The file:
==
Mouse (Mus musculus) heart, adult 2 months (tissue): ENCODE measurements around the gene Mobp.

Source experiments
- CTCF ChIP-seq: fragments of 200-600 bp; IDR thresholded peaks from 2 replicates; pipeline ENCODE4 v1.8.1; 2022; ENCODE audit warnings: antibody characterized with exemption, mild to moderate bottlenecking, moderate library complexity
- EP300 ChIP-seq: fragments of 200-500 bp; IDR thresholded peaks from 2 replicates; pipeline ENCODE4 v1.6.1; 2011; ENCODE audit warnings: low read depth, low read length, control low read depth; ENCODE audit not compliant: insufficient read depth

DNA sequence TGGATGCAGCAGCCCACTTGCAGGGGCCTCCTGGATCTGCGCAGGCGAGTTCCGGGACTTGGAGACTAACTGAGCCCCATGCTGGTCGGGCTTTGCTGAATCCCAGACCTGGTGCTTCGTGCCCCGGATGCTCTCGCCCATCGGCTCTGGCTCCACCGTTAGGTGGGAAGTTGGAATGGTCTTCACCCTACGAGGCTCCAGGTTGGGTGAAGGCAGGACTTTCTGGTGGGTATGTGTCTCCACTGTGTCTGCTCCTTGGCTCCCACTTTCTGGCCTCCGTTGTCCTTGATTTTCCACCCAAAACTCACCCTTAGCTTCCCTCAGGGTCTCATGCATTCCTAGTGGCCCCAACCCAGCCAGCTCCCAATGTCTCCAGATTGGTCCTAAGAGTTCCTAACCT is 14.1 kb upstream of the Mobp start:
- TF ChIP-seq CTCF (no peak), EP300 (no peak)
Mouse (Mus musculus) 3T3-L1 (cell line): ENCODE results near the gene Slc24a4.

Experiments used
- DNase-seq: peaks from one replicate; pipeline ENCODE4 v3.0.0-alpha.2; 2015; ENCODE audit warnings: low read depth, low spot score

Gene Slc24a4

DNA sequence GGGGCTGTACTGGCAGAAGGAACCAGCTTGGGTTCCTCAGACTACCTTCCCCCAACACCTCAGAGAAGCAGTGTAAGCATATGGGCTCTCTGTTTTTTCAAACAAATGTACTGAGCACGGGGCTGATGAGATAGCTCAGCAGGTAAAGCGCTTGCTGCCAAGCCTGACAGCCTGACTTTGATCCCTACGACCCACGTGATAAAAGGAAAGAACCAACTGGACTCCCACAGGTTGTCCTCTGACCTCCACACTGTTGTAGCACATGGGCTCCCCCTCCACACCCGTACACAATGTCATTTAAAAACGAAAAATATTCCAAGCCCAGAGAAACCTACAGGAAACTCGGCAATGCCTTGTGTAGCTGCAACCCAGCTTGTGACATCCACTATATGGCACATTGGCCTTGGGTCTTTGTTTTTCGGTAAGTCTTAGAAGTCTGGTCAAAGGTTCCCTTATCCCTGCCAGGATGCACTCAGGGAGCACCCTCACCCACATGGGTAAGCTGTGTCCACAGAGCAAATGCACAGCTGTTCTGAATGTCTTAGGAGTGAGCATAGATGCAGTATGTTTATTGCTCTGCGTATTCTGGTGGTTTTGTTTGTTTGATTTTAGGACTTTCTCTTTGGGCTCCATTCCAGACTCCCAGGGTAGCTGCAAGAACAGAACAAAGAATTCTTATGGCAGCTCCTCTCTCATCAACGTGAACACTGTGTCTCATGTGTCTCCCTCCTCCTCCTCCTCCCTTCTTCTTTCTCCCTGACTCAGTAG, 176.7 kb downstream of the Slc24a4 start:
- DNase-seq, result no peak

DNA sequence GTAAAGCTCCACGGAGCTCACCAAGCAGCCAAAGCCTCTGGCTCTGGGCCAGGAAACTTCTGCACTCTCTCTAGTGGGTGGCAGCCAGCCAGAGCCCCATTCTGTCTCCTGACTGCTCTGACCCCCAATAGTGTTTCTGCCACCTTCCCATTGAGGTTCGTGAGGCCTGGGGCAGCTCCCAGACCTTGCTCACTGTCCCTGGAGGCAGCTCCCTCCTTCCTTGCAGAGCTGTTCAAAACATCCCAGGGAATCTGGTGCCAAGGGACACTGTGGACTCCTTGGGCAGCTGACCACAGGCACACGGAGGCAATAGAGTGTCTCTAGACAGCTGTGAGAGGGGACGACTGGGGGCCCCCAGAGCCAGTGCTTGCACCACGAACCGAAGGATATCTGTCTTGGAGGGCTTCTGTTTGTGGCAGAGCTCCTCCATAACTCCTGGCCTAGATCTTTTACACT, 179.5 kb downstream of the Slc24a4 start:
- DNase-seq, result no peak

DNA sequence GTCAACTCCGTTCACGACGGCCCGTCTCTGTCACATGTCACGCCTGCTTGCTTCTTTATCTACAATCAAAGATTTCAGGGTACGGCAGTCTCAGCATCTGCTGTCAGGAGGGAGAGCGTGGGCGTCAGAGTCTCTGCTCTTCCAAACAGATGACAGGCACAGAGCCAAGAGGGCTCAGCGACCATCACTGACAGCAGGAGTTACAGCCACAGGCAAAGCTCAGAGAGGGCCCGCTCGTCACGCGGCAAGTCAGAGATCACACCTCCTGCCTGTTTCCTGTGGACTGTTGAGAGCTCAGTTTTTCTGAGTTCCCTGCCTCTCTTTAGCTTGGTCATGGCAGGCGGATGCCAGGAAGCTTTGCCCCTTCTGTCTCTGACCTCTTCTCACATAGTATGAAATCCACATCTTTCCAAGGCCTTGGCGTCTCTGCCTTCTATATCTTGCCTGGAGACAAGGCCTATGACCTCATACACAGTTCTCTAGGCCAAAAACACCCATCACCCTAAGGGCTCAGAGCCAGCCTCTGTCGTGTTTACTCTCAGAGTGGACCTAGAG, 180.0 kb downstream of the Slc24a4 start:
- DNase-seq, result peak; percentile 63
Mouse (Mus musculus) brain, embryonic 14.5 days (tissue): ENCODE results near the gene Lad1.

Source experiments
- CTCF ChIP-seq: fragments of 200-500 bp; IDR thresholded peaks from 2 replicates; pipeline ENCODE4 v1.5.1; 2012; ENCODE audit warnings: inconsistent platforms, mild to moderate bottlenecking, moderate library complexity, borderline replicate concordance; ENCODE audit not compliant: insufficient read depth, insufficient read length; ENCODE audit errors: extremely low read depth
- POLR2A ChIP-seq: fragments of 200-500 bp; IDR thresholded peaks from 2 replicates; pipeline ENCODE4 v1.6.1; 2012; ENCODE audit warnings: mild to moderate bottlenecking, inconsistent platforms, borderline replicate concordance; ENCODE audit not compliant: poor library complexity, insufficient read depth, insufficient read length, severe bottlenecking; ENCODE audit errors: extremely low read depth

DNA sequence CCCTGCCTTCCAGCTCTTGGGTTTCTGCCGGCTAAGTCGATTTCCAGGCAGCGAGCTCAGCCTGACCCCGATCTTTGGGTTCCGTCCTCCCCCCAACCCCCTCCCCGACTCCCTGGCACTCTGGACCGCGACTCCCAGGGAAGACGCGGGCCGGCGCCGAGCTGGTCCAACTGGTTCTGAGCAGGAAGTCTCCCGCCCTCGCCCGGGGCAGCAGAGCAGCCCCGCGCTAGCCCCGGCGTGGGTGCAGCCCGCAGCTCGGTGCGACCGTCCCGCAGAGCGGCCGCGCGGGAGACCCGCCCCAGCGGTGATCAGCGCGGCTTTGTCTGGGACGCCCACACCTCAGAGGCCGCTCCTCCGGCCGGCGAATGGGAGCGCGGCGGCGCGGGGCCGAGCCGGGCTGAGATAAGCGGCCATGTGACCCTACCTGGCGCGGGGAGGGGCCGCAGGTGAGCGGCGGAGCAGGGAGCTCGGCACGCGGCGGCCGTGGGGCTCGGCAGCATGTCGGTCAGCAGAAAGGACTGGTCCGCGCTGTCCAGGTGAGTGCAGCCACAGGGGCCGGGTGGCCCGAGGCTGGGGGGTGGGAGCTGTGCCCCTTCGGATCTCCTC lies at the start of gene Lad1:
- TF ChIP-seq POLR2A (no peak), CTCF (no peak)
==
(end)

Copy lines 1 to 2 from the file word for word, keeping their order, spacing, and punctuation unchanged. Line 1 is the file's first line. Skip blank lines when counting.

Mouse (Mus musculus) heart, adult 2 months (tissue): ENCODE measurements around the gene Mobp.

Source experiments